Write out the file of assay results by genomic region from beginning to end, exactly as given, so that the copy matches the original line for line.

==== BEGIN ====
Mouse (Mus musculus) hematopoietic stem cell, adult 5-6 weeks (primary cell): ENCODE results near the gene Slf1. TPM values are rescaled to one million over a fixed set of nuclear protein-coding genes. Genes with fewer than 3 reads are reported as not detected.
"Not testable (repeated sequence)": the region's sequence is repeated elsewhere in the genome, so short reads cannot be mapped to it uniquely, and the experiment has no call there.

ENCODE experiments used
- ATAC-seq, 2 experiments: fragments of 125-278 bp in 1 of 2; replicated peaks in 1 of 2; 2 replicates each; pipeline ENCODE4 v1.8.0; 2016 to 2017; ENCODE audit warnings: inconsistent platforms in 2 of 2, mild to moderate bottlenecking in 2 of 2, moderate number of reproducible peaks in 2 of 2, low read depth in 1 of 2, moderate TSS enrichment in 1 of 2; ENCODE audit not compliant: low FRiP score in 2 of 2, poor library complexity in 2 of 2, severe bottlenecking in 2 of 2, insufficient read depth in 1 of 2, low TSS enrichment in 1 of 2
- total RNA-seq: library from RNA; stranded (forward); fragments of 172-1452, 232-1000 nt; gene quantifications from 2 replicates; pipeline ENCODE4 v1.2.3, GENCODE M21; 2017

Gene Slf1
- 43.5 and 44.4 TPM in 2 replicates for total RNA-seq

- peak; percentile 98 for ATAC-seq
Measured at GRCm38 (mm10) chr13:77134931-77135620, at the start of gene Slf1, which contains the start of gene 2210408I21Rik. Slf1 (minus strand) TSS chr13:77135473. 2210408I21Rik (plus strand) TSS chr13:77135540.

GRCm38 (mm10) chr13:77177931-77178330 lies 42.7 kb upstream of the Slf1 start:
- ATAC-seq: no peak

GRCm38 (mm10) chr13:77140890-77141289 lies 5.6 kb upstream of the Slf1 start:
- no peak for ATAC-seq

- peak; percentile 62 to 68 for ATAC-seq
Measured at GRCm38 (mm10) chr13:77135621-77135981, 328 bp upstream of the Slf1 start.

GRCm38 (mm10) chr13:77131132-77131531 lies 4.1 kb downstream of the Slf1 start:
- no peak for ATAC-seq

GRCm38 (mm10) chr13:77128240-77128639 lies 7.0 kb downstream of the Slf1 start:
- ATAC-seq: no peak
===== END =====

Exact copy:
Mouse (Mus musculus) hematopoietic stem cell, adult 5-6 weeks (primary cell): ENCODE results near the gene Slf1. TPM values are rescaled to one million over a fixed set of nuclear protein-coding genes. Genes with fewer than 3 reads are reported as not detected.
"Not testable (repeated sequence)": the region's sequence is repeated elsewhere in the genome, so short reads cannot be mapped to it uniquely, and the experiment has no call there.

ENCODE experiments used
- ATAC-seq, 2 experiments: fragments of 125-278 bp in 1 of 2; replicated peaks in 1 of 2; 2 replicates each; pipeline ENCODE4 v1.8.0; 2016 to 2017; ENCODE audit warnings: inconsistent platforms in 2 of 2, mild to moderate bottlenecking in 2 of 2, moderate number of reproducible peaks in 2 of 2, low read depth in 1 of 2, moderate TSS enrichment in 1 of 2; ENCODE audit not compliant: low FRiP score in 2 of 2, poor library complexity in 2 of 2, severe bottlenecking in 2 of 2, insufficient read depth in 1 of 2, low TSS enrichment in 1 of 2
- total RNA-seq: library from RNA; stranded (forward); fragments of 172-1452, 232-1000 nt; gene quantifications from 2 replicates; pipeline ENCODE4 v1.2.3, GENCODE M21; 2017

Gene Slf1
- 43.5 and 44.4 TPM in 2 replicates for total RNA-seq

- peak; percentile 98 for ATAC-seq
Measured at GRCm38 (mm10) chr13:77134931-77135620, at the start of gene Slf1, which contains the start of gene 2210408I21Rik. Slf1 (minus strand) TSS chr13:77135473. 2210408I21Rik (plus strand) TSS chr13:77135540.

GRCm38 (mm10) chr13:77177931-77178330 lies 42.7 kb upstream of the Slf1 start:
- ATAC-seq: no peak

GRCm38 (mm10) chr13:77140890-77141289 lies 5.6 kb upstream of the Slf1 start:
- no peak for ATAC-seq

- peak; percentile 62 to 68 for ATAC-seq
Measured at GRCm38 (mm10) chr13:77135621-77135981, 328 bp upstream of the Slf1 start.

GRCm38 (mm10) chr13:77131132-77131531 lies 4.1 kb downstream of the Slf1 start:
- no peak for ATAC-seq

GRCm38 (mm10) chr13:77128240-77128639 lies 7.0 kb downstream of the Slf1 start:
- ATAC-seq: no peak